into the unknown drove his writing. The nascent novelist dreamed up six
characters and a spectacularly ill-conceived company for a newspaper serial,
and the story grew and grew as he traced their lives, loves and IPO prospects.
Writing the book was compelling, even addictive for Allard, but he still
loves film. He recently played a chili-crazed cook in a martial arts western
(photo), and he is working on a screenplay with the executive producer
of Ali. But the splurch set is still churning in his subconscious. Another
novel, perhaps, Bill?
I have pages of outlines. I can follow those characters until the
end of time, Allard says.
Or at least until the NASDAQs next bomb.
Splurch.com is available on Amazon.com.
Short Journey from Damn! to Eureka!
Annie Keller 00
at times springs from the ashes of failure. Its something that might
also be said for Annie Kellers research career, which essentially
began when she flunked her first exam in Professor Joseph Schalls
Evolutionary Biology course. She can tell you the score (42)
and her rank in the class (last) with a smile these days. I kind
of panicked on the test, Keller says
Better prepared mentally for the second exam, she notched the highest
grade in the class. A little too high, Schall suspected, and kept an eye
on Keller as she took the third. Eyes firmly on her own paper, Keller
proved she was neither cheat nor fluke and soon had an invitation from
Schall to do research work in his lab. Keller was immediately drawn to
the research life. When I saw some of my first results, it was such
a fulfilling feeling of accomplishment, she says. An unfocused student
previously, she homed in on molecular biology.
It wouldnt be long until Keller would make her first mark as a researcher.
Keller, graduate student Susan Perkins G00, and fellow undergrad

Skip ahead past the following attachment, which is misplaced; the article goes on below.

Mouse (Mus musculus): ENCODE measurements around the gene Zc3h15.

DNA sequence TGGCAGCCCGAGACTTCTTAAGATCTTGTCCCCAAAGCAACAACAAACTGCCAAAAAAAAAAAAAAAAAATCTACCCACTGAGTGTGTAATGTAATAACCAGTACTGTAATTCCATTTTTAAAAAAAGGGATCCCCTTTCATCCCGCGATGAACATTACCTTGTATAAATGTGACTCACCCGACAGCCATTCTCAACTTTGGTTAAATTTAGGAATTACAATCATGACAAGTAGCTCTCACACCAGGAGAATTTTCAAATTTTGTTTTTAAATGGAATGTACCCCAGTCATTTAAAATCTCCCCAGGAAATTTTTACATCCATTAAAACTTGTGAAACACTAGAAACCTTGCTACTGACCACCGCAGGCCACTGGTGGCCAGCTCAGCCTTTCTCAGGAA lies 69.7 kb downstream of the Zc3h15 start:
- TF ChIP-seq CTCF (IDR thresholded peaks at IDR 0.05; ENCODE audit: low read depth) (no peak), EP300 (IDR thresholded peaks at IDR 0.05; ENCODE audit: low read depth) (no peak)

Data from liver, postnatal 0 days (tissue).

Jennifer Martin 99 were studying haemogregarines blood parasites
common in reptiles, amphibians, and birds when they became the
first people to successfully pick out the parasites gene from the
blood of its host lizard, and to discover that multiple copies of the
gene exist. They would publish their work in the Journal of Parasitology.
Days after graduating from UVM in May 2000 with her bachelors in
biology, Annie Keller landed a job that would be a career-long dream for
many scientists she works in the gene-sequencing facility at the
American Museum of Natural History in New York City.
Keller teams with other scientists on a NASA-funded project to study the
evolution and sequence the DNA of invertebrates such as scorpions, spiders,
and cockroaches from throughout the world. We hope and expect that
the genetic information we compile will be beneficial to future NASA discoveries,
The next stop planned for Kellers scientific career is graduate
school for a masters and likely a doctorate in forensic science,
which she plans to pursue while continuing her work at the museum. Kellers
not exactly sure where her path will lead after that, but it is doubtful
her focus will waver. She says, I just really like the idea of using
science to change lives.